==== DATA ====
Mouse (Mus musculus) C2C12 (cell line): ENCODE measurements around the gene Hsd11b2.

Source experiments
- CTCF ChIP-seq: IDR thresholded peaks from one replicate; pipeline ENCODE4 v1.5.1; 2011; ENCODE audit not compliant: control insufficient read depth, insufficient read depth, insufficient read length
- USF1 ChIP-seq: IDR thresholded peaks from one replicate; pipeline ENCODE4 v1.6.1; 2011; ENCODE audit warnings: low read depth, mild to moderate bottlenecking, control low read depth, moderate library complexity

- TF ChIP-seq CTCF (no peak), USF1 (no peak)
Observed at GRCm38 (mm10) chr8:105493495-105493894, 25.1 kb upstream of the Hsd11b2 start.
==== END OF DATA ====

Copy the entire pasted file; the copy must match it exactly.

Mouse (Mus musculus) C2C12 (cell line): ENCODE measurements around the gene Hsd11b2.

Source experiments
- CTCF ChIP-seq: IDR thresholded peaks from one replicate; pipeline ENCODE4 v1.5.1; 2011; ENCODE audit not compliant: control insufficient read depth, insufficient read depth, insufficient read length
- USF1 ChIP-seq: IDR thresholded peaks from one replicate; pipeline ENCODE4 v1.6.1; 2011; ENCODE audit warnings: low read depth, mild to moderate bottlenecking, control low read depth, moderate library complexity

- TF ChIP-seq CTCF (no peak), USF1 (no peak)
Observed at GRCm38 (mm10) chr8:105493495-105493894, 25.1 kb upstream of the Hsd11b2 start.